Friday, September 23, 2016

Bottoms Up Plus Top Down Equals Design Thinking?

A Modern Topsy Turvy Doll
One of the hottest topics in one of the online Design Thinking discussion groups has to do with the nature of DT; Is it an authentically valid problem identification and resolution approach or a fraudulent repackaging of old ideas in an effort to drive more money into the pockets of consultants?

One aspect of this question which I haven't seen discussed much relates to the differences in the Top-Down vs. Bottom-Up approaches to design, problem solving and learning. These were discussed very nicely in two articles; one by Dipwal Dessai,  Director of Product at Samsung VR and the other by Allison Toepperwein and Vince Penman on the Product Design Show;

Dipwal tells a story about discussing a new feature that involved building functionality which had never been done before. In order to design it, they relied on a few assumptions that were difficult to validate without actually building the product. He wrote;

"This reminded me of the fundamental differences between bottom-up vs top-down product development, and two companies that follow them: Google and Apple, and how this approach defines how products are built.

Google believes in being extensively data driven. All the products that are built at Google go through extensive number-crunching and analysis before (well, for the most part). It is very difficult for someone to justify a brand new product as there might not exist enough existing data to validate it.

Apple, on the other hand, is driven by vision. There is, of course, a lot of user research which drives the vision, but Apple has repeatedly built new products which create a new market which never existed before. They have changed the company focus multiple times in major ways that affects more than 50% of their revenue or users. It usually involves the high level teams defining a clear product vision for the company, and everyone working towards executing on that path.

Creating something that is truly groundbreaking is extremely difficult to validate using existing data, so it relies on having clear vision of what is going to be useful. It is also very difficult to create something using iterative, data driven techniques to change people’s behavior significantly. It is, however, a great way to do incremental improvements to an existing product and get big results and can work quite well until someone ‘changes the game’. A top-down, vision driven strategy can refute the existing mindset to create something truly revolutionary, but it relies on a ‘leader’ being able to analyze the data they have and define the new 'vision’ clearly.

Having a clear overall vision for the company also helps the project teams know what’s good and bad, because they have a clear path which they can follow to be successful. The vision has to be broad enough to consider global trends, but also sharp enough that it can be followed, This is absolutely the most critical thing for the long term success of a company.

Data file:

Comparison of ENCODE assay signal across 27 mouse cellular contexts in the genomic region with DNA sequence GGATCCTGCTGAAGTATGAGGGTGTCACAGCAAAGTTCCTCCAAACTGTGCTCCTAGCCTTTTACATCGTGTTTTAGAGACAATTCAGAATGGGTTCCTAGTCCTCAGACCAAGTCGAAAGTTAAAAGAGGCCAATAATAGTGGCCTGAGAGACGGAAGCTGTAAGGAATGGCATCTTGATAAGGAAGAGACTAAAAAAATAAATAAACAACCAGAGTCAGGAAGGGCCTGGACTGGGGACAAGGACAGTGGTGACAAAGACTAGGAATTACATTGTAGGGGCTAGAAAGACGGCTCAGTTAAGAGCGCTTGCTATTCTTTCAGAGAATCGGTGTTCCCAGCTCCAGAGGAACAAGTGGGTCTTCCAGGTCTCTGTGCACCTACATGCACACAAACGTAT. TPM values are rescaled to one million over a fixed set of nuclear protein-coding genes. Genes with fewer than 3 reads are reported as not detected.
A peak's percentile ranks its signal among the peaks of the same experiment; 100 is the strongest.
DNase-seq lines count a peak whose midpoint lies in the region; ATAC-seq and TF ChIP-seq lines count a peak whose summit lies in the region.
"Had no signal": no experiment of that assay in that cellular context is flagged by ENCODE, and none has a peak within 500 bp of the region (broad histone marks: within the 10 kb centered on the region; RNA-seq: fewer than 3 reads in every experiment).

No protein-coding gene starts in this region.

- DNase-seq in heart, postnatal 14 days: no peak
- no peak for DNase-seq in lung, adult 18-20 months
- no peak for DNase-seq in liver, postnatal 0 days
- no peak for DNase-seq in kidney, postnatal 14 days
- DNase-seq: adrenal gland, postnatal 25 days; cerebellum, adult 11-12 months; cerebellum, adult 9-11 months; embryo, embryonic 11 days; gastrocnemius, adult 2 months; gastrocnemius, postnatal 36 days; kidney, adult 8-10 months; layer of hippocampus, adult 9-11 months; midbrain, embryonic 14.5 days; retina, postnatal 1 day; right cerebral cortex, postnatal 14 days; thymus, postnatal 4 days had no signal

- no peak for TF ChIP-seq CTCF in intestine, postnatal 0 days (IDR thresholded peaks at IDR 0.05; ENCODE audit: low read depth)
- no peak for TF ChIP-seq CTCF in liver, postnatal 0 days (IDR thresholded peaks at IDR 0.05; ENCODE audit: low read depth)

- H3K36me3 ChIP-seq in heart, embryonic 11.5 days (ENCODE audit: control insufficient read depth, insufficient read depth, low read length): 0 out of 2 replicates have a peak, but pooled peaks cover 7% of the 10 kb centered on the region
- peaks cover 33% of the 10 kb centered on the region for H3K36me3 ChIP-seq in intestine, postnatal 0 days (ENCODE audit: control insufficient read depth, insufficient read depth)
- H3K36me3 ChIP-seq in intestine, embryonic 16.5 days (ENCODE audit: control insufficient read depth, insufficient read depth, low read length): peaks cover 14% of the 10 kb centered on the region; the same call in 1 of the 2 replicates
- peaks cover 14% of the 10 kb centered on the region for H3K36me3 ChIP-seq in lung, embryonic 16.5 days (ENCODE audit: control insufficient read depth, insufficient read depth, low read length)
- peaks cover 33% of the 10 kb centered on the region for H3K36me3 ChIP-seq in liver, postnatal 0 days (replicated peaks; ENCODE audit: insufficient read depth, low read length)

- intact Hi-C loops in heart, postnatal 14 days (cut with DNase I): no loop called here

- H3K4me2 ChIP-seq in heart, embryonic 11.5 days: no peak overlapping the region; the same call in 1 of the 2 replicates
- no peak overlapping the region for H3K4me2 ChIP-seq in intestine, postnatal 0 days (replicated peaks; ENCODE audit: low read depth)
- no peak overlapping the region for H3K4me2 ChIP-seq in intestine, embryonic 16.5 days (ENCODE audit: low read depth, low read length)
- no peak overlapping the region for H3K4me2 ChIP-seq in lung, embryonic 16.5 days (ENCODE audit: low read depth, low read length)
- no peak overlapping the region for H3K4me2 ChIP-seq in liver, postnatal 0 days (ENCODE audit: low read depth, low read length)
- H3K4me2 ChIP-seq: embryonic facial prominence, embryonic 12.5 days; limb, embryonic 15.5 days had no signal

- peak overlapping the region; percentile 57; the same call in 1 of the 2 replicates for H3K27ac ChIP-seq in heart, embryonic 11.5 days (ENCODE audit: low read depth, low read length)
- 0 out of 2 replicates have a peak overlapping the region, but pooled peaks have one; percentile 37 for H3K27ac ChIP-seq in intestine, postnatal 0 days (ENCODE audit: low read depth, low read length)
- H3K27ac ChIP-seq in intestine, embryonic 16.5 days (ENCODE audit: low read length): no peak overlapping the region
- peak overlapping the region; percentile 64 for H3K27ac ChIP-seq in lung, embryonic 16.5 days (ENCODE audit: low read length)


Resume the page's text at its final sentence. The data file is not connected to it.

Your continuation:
One can also argue that the difference is similar to a democracy vs dictatorship. On paper, under the ideal conditions, dictatorship based governance can be more efficient. However, its more prone to ‘rogue dictators’ which leads us to the belief that democracy is better in the long term.

In the end, getting the right vision is extremely difficult, but is arguably the biggest factor in determining long-term success of a company. As someone building new products, I always strive to have a very clear direction for where the product should go in the long term, and if that vision is right, the pieces will fit in as its executed."

Vince and Allison discuss the same subject in this video from the web page. 

To summarize;

Which design method will work best for your project? Consider the following:

1. Will your Product Concept Phase be heavily experimental? Are you trying to make something completely new? If so, a Bottom-Up iterative approach might be best for your project.

2. Is your project constrained by a tight budget? If so, a Top-Down approach can help you maximize savings by thoroughly planning budgets at the beginning of your product concept design cycle.

3. Are you building a large, complex system? Complex systems and machines benefit from a Top-Down approach because it breaks down a project’s goals into smaller problems that are more easily solved.

4. For your project to be successful will you need everyone’s voice to be heard? If the problem you’re trying to solve is going to require a lot of creativity a Bottom-Up approach can help leverage all of the creativity in your group by letting them experiment and voice their opinions.

Of course, that raises the question; What do you do when you are trying to design a completely new, large, complex system, on a tight budget and need everyone's voice to be heard? In the video they don't give that process a name, but they do on the website;

"While some insist that one approach is better than the other, those who are invested in the Design Thinking methodology know that a blend of the two approaches often produces the best results."

What would you call that? Apparently Bottom Up + Top Down = Design Thinking.

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